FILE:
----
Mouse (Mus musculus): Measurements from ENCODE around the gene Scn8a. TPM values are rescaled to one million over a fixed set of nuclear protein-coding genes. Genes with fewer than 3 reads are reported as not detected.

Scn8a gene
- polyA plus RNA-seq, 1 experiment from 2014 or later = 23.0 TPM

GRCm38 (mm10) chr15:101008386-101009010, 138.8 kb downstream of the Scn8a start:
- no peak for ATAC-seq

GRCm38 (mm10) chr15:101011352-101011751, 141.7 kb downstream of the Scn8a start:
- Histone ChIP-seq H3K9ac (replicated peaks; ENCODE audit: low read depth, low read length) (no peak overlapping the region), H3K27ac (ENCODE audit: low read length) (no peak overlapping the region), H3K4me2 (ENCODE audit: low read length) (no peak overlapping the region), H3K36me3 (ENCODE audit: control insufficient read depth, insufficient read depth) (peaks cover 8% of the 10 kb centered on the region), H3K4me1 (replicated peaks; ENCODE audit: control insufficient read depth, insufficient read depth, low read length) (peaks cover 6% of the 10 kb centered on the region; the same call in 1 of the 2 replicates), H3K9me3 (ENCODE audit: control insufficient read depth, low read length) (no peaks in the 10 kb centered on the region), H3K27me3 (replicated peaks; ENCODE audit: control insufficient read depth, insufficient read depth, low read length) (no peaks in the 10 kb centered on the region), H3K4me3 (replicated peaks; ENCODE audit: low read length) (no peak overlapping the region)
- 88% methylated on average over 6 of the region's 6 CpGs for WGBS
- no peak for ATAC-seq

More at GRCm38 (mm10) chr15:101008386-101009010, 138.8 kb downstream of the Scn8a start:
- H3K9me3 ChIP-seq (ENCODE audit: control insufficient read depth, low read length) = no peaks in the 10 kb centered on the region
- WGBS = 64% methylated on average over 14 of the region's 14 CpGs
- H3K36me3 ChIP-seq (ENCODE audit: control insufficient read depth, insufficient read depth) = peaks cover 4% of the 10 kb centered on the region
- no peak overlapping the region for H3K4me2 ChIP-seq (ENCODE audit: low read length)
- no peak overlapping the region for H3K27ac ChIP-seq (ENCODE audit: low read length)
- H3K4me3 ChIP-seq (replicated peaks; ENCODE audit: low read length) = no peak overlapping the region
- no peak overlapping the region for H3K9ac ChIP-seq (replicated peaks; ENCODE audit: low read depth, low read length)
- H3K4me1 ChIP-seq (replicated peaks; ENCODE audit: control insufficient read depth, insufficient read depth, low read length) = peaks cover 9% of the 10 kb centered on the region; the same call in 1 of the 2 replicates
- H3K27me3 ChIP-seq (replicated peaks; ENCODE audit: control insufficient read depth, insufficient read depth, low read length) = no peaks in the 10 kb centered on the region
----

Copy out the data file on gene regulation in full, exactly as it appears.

Mouse (Mus musculus): Measurements from ENCODE around the gene Scn8a. TPM values are rescaled to one million over a fixed set of nuclear protein-coding genes. Genes with fewer than 3 reads are reported as not detected.

Scn8a gene
- polyA plus RNA-seq, 1 experiment from 2014 or later = 23.0 TPM

GRCm38 (mm10) chr15:101008386-101009010, 138.8 kb downstream of the Scn8a start:
- no peak for ATAC-seq

GRCm38 (mm10) chr15:101011352-101011751, 141.7 kb downstream of the Scn8a start:
- Histone ChIP-seq H3K9ac (replicated peaks; ENCODE audit: low read depth, low read length) (no peak overlapping the region), H3K27ac (ENCODE audit: low read length) (no peak overlapping the region), H3K4me2 (ENCODE audit: low read length) (no peak overlapping the region), H3K36me3 (ENCODE audit: control insufficient read depth, insufficient read depth) (peaks cover 8% of the 10 kb centered on the region), H3K4me1 (replicated peaks; ENCODE audit: control insufficient read depth, insufficient read depth, low read length) (peaks cover 6% of the 10 kb centered on the region; the same call in 1 of the 2 replicates), H3K9me3 (ENCODE audit: control insufficient read depth, low read length) (no peaks in the 10 kb centered on the region), H3K27me3 (replicated peaks; ENCODE audit: control insufficient read depth, insufficient read depth, low read length) (no peaks in the 10 kb centered on the region), H3K4me3 (replicated peaks; ENCODE audit: low read length) (no peak overlapping the region)
- 88% methylated on average over 6 of the region's 6 CpGs for WGBS
- no peak for ATAC-seq

More at GRCm38 (mm10) chr15:101008386-101009010, 138.8 kb downstream of the Scn8a start:
- H3K9me3 ChIP-seq (ENCODE audit: control insufficient read depth, low read length) = no peaks in the 10 kb centered on the region
- WGBS = 64% methylated on average over 14 of the region's 14 CpGs
- H3K36me3 ChIP-seq (ENCODE audit: control insufficient read depth, insufficient read depth) = peaks cover 4% of the 10 kb centered on the region
- no peak overlapping the region for H3K4me2 ChIP-seq (ENCODE audit: low read length)
- no peak overlapping the region for H3K27ac ChIP-seq (ENCODE audit: low read length)
- H3K4me3 ChIP-seq (replicated peaks; ENCODE audit: low read length) = no peak overlapping the region
- no peak overlapping the region for H3K9ac ChIP-seq (replicated peaks; ENCODE audit: low read depth, low read length)
- H3K4me1 ChIP-seq (replicated peaks; ENCODE audit: control insufficient read depth, insufficient read depth, low read length) = peaks cover 9% of the 10 kb centered on the region; the same call in 1 of the 2 replicates
- H3K27me3 ChIP-seq (replicated peaks; ENCODE audit: control insufficient read depth, insufficient read depth, low read length) = no peaks in the 10 kb centered on the region